[Culture Analysis] Chrysler’s Super Bowl ad. The one that made you proudly patriotic for at least 2 minutes.

24 Feb 2011 Update: for those of you searching for this so you can plagiarize, you realize that isn’t very smart, since I’m on the first page of results. Losers.

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Most Super Bowl ads gravitate towards humor, because when done right, it is easily memorable. For serious ads that talk about the state of the economy, it is hard to move away from the boring and depressing and transform into the uplifting. However, when an advertising agency manages to pull it off, the impact is phenomenal, with more force than a couple jokes. In two staggering minutes, the Chrysler ad did just that—magnificently transforming the struggle into a soaring hope and defiance.

I have done formal analysis on works of art before (Jonghyun and SHINee), and though I will follow in the same informal vein, this will also talk about the political, social, culture ramifications, rather than just on the aesthetics.

This commercial opens with a series of shots of Detroit, all seemingly shot through a car window as it drives through this city. An old, gravelly voice starts the narration, and right from the beginning, presents us with defiance. “What does this city know about luxury, huh?” he comments sardonically—definitely a rhetorical question. He further strengthens this defiant theme by using colloquialisms, mostly notably “hell and back” which creates this sense of groundedness and roughness, but at the same time, relatability. He’s one of us, who have been hurt by the recession, who have all been to hell and back at one time or another. We instinctively start to trust and sympathize this narrator, and consequently, Detroit and Chrysler.

During this narration, a rather industrial and bleak landscape of Detroit is shown, but its bareness adds structure and force to the message. For example, when the narrator says “hell and back” we first see this anachronistic and useless wall standing without window panes, and then we see a shot of a lonely American flag blowing in the wind against a gray sky. Subtly, this montage accomplishes two things (a) forms our conception of hell and the uselessness and dejection that we feel in it, but also (b) remind us of our roots and our struggle together as a nation. We have been to this hell, and we are still standing as a nation. Though everything else may have been stripped away, our bare bones are still here.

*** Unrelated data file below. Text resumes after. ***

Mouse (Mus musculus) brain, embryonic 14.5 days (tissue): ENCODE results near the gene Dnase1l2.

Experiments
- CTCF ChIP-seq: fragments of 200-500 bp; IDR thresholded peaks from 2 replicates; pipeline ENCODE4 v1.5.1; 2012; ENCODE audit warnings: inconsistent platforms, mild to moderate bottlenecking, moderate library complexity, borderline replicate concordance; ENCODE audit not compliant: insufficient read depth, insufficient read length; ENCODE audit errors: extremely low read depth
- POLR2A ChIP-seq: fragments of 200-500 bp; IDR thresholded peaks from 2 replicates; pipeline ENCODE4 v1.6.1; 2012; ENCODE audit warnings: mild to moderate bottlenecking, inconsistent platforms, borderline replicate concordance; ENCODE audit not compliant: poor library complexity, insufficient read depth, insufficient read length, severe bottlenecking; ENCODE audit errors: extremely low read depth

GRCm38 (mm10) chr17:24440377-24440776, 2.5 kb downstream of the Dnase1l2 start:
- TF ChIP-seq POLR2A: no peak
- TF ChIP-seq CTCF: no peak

After all the bleak industrial vistas, we move on to monumental statues, focusing on an arm cast out of iron, making a fist. “You see, it’s the hottest fires that make the hardest steel,” says the narrator. In this moment, he has shifted subtly from being one of us to being our guide through this ad. The iron hand further solidifies this theme of defiance and the strength to survive. A call to history is made when a montage of the Detroit murals is shown, and then abruptly, the Chrysler building in Detroit stares down at us as we look at it from the car, impressive and expansive—representative of the American tradition of towering corporations built from nothing but hard work. It is not a coincidence the shot is carefully panned to include an American flag. The shift from the past to the present seems to indicate that yes, we have done this all along, we have succeeded all along, and we will continue to work hard.

During this period, “Lose Yourself” by Eminem starts playing, building anticipation. If you have ever listened to Eminem, his rapping always sounds borderline angry and well, defiant. In the particular song that is featured, he  raps:

No more games, I’ma change what you call rage
Tear this motherfucking roof off like 2 dogs caged
I was playing in the beginning, the mood all changed